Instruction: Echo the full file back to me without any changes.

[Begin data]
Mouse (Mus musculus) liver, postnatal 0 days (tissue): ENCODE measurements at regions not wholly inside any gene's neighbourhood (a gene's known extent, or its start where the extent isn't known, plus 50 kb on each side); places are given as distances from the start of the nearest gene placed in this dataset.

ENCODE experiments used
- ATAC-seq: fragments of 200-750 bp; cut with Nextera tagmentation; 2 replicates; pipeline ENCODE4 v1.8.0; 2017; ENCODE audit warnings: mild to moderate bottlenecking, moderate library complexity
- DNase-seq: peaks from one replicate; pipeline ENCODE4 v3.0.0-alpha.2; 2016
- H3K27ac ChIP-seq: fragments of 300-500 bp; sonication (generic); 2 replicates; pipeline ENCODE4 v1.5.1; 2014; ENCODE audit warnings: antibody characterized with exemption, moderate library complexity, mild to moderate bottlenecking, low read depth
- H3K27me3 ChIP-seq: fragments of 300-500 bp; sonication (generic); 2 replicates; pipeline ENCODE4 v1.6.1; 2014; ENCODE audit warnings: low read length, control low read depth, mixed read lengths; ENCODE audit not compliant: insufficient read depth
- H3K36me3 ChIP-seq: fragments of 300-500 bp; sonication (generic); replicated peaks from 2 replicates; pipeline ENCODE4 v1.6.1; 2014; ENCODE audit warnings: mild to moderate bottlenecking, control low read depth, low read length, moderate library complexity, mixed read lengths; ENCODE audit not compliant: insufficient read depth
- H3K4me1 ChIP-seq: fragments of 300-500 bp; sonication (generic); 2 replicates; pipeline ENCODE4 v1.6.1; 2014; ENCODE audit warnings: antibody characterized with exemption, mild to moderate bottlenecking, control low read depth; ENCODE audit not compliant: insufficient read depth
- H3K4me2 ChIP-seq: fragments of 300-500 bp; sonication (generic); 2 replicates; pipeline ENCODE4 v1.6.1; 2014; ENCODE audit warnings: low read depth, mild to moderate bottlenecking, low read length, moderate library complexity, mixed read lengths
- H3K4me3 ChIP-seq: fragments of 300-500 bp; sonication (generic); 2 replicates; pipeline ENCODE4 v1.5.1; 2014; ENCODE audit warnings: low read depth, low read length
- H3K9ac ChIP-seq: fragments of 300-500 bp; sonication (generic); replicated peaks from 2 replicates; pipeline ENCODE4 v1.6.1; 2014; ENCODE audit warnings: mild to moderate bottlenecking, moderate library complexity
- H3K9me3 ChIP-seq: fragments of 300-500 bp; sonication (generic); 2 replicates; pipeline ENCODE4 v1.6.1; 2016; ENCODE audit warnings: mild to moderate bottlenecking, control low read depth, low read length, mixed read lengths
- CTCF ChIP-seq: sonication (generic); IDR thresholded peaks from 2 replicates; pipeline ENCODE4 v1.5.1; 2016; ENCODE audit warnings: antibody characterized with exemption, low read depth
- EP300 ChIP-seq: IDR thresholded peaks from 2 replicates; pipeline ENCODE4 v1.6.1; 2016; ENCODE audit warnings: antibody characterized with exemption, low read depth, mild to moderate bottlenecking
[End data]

Mouse (Mus musculus) liver, postnatal 0 days (tissue): ENCODE measurements at regions not wholly inside any gene's neighbourhood (a gene's known extent, or its start where the extent isn't known, plus 50 kb on each side); places are given as distances from the start of the nearest gene placed in this dataset.

ENCODE experiments used
- ATAC-seq: fragments of 200-750 bp; cut with Nextera tagmentation; 2 replicates; pipeline ENCODE4 v1.8.0; 2017; ENCODE audit warnings: mild to moderate bottlenecking, moderate library complexity
- DNase-seq: peaks from one replicate; pipeline ENCODE4 v3.0.0-alpha.2; 2016
- H3K27ac ChIP-seq: fragments of 300-500 bp; sonication (generic); 2 replicates; pipeline ENCODE4 v1.5.1; 2014; ENCODE audit warnings: antibody characterized with exemption, moderate library complexity, mild to moderate bottlenecking, low read depth
- H3K27me3 ChIP-seq: fragments of 300-500 bp; sonication (generic); 2 replicates; pipeline ENCODE4 v1.6.1; 2014; ENCODE audit warnings: low read length, control low read depth, mixed read lengths; ENCODE audit not compliant: insufficient read depth
- H3K36me3 ChIP-seq: fragments of 300-500 bp; sonication (generic); replicated peaks from 2 replicates; pipeline ENCODE4 v1.6.1; 2014; ENCODE audit warnings: mild to moderate bottlenecking, control low read depth, low read length, moderate library complexity, mixed read lengths; ENCODE audit not compliant: insufficient read depth
- H3K4me1 ChIP-seq: fragments of 300-500 bp; sonication (generic); 2 replicates; pipeline ENCODE4 v1.6.1; 2014; ENCODE audit warnings: antibody characterized with exemption, mild to moderate bottlenecking, control low read depth; ENCODE audit not compliant: insufficient read depth
- H3K4me2 ChIP-seq: fragments of 300-500 bp; sonication (generic); 2 replicates; pipeline ENCODE4 v1.6.1; 2014; ENCODE audit warnings: low read depth, mild to moderate bottlenecking, low read length, moderate library complexity, mixed read lengths
- H3K4me3 ChIP-seq: fragments of 300-500 bp; sonication (generic); 2 replicates; pipeline ENCODE4 v1.5.1; 2014; ENCODE audit warnings: low read depth, low read length
- H3K9ac ChIP-seq: fragments of 300-500 bp; sonication (generic); replicated peaks from 2 replicates; pipeline ENCODE4 v1.6.1; 2014; ENCODE audit warnings: mild to moderate bottlenecking, moderate library complexity
- H3K9me3 ChIP-seq: fragments of 300-500 bp; sonication (generic); 2 replicates; pipeline ENCODE4 v1.6.1; 2016; ENCODE audit warnings: mild to moderate bottlenecking, control low read depth, low read length, mixed read lengths
- CTCF ChIP-seq: sonication (generic); IDR thresholded peaks from 2 replicates; pipeline ENCODE4 v1.5.1; 2016; ENCODE audit warnings: antibody characterized with exemption, low read depth
- EP300 ChIP-seq: IDR thresholded peaks from 2 replicates; pipeline ENCODE4 v1.6.1; 2016; ENCODE audit warnings: antibody characterized with exemption, low read depth, mild to moderate bottlenecking